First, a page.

Andrey Rylkov Foundation
for Health and Social Justice
Русский

Voices from Russia

In this section we are publishing the personal stories of those people who became the witnesses or the victims of the human rights abuse in our country.


April 9th, 2013

The Andrey Rylkov Foundation supports people who use drugs and people living with HIV in protecting their rights and dignity. And we are more and more convinced that in order for us to protect our own rights, we do not always need expensive lawyers or large human rights grants. Sometimes commitment, perseverance, faith in justice and the help of friends is enough. This story is told by Natalya Vershinina of Togliatti on how she managed to secure the release of an unjustly convicted drug user, a woman from Togliatti---a success story, and a joyous confirmation that with strong will and some remote technical legal support (from the Canadian HIV/AIDS Legal Network’s Mikhail Golichenko), you can succeed even in Russia's repressive "justice" system.


August 1st, 2012

One of the outcomes of the war on drugs is that drug users are treated as outcasts who are denied their basic rights. They have nowhere to turn for help. And those who are supposed to be protecting them--our so-called “law enforcement” officers--rape, abuse and kill them. The most vulnerable, powerless, and disparaged victims of this war are women. This is an interview with two young women from Yekaterinburg (Russia), whose drug dependency led them to do sex work. They talk about a vicious cycle that is impossible to break. And the most violent offenders are the police—those who are supposed to be looking out for our safety in the first place.


July 12th, 2012

"I dreamed of coming to Washington to speak at AIDS 2012. I had a message to deliver to those who have the financial and political means to turn the tide of the epidemic. I wanted to speak up because Eastern Europe and Central Asia (EECA)—the region where I live—is the only region in the world where HIV rates continue to rise while available resources for HIV prevention continue to shrink. Yet it’s not just an issue of funding or lack thereof. There is another reason—for millions of us, repressive drug policies and the stigma associated with drug use stand in the way of accessing HIV treatment and prevention. Russia’s drug users, second-class citizens in their own country, are denied basic human rights—the right to health and the right to life. The fact that Russia’s new national drug strategy through the year 2020 mentions HIV only once, while making no mention of human rights at all, is a case in point."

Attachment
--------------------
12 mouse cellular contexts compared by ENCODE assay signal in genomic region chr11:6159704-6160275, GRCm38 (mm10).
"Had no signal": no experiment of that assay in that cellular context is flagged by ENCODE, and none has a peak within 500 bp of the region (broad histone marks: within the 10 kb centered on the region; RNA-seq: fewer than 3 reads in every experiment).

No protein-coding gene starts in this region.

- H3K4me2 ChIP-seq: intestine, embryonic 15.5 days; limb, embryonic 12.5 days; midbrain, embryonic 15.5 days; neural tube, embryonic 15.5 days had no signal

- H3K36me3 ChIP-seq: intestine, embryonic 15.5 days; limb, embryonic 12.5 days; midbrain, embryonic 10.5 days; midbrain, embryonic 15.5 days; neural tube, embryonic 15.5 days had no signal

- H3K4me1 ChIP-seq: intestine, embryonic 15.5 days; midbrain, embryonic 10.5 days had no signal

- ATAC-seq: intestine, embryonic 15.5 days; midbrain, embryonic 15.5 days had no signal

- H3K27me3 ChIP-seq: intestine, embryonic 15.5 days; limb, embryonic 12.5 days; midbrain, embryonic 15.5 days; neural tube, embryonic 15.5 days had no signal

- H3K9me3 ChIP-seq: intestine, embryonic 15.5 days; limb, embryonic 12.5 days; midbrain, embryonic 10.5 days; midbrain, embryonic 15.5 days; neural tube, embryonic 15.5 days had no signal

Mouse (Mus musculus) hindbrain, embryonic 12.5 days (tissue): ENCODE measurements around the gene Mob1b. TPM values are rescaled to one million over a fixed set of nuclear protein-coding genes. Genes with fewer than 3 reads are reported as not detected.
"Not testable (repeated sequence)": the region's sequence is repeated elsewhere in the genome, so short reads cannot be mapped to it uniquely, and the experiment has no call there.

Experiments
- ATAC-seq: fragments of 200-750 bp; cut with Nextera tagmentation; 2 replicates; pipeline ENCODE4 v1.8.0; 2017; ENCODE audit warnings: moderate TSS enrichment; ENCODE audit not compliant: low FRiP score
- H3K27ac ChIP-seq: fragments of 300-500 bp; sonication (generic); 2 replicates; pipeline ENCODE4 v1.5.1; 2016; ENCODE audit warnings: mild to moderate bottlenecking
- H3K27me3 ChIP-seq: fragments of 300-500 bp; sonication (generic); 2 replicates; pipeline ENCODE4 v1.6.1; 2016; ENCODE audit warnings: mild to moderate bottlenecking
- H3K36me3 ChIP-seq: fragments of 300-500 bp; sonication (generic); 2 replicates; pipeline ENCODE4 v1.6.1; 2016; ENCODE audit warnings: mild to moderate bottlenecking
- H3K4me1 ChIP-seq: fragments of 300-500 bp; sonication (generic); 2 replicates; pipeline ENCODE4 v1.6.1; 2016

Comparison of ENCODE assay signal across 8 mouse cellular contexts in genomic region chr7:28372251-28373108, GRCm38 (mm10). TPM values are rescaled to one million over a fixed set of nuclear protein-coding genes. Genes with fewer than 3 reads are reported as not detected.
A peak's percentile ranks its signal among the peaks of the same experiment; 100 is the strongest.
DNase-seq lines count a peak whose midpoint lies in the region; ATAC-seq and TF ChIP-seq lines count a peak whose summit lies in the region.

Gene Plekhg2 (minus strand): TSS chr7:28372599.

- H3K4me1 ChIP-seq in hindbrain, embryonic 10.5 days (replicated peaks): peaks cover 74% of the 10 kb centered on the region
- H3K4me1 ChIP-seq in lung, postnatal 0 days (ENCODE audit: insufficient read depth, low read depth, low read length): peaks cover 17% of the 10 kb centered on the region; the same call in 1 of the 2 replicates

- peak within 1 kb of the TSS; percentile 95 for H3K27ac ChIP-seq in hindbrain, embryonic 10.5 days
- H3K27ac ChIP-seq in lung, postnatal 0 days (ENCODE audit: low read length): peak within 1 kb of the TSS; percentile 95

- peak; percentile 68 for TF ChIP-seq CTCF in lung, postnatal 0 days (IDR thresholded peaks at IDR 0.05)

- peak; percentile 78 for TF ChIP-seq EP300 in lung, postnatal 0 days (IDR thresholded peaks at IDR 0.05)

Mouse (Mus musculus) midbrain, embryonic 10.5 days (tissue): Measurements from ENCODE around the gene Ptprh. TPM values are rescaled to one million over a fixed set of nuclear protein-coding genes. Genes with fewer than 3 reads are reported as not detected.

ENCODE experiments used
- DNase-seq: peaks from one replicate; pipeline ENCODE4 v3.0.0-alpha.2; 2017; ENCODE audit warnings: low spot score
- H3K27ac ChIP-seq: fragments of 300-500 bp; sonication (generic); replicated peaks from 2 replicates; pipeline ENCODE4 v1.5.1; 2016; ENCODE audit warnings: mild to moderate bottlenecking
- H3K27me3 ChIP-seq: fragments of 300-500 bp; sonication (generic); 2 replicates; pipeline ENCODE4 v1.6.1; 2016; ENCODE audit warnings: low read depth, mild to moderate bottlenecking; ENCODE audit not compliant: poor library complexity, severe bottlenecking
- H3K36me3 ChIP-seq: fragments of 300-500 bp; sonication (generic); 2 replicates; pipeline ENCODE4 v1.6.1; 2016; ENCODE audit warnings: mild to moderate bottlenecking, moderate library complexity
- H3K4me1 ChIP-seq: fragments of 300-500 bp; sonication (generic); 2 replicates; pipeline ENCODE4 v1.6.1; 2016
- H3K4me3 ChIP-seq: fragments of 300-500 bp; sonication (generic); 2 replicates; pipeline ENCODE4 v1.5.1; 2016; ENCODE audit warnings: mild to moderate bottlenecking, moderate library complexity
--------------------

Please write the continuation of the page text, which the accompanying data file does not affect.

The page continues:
July 4th, 2012

On June 26, the Global Commission on Drug Policy presented its report, The War On Drugs And HIV/AIDS - How The Criminalisation Of Drug Use Fuels The Global Pandemic, at a press conference in London, UK. Participants in the press conference included Michel Kazatchkine, formerly of the Global Fund; Ruth Dreyfuss, a Swiss policymaker; and other speakers, among them Maria Yakovleva from Foundation Svecha and female network E.V.A. in St. Petersburg.


March 22nd, 2012

On 20 November 2008, a Russian newspaper, Novie Izvestia, reported that one of the courts in Karelia [a region in Russia's North-West] made a precedent judgment in a case to release a prisoner with a advanced AIDS due to his bad health condition. The prisoner was able to prove that he needed urgent treatment which he could only get outside prison. Many people, who read the news in the International Treatment Preparedness Coalition’s Russian listserv (ITPCru), sighed with relief: the prisoner referred to in the news, was Kostya Proletarsky


March 9th, 2012

At the end of last year, the authorities started to show a bit too much interest in our NGO, the “Andrey Rylkov Foundation for Health and Social Justice” - interest of a rather strange nature. It all began with a phone call from a representative of the Head Department for Economic Safety and Corruption Counteraction under the Ministry of Internal Affairs. He told us that they had received a complaint concerning our organization.


January 27th, 2012

On July 27, Togliatti NGO Project April and the city’s human rights activists will make public the situation of drug user Ivan Anoshkin. Who, according to his lawyer Alexey Sibalakov, “appealed to the Ministry of Health of Samara Region requesting treatment, and the next day he was arrested for drug possession on fabricated evidence".


January 1st, 2012

I was in Yekaterinburg for our women’s project when the news broke about the death of a young woman in the City without Drugs (CWD) center. People in Yekaterinburg got all worked up; everyone thought that the center would get shut down. I was sought out by a guy who got released from the center when it was raided by the police and who asked me to record an interview with him, because he knew that I do human rights work. He said that he wanted people to know about what happens in these centers. He wanted to do it for the parents who bring their children to these centers thinking they are going to get help.


December 15th, 2011

On December 16 2011 the trial against Evgeny Konyshev’s is set to resume in Yekaterinburg, Russia. Evgeny is a human rights activist representing community of drug users, as well as a volunteer in a local harm reduction project. The same day we are launching an international campaign in support of Evgeny!


November 24th, 2011

A three-part documentary film from the Open Society Institute about the effect on women of the drug-related HIV epidemic in Eastern Europe. Part 1: Zina and Marina—best friends and active drug users, who are about to discover their HIV status; Part 2: Tanya--a mother of two who has transitioned into substitution treatment but whose husband continues to use drugs; Part 3: Galya--a former user who now works as a peer-to-peer outreach worker.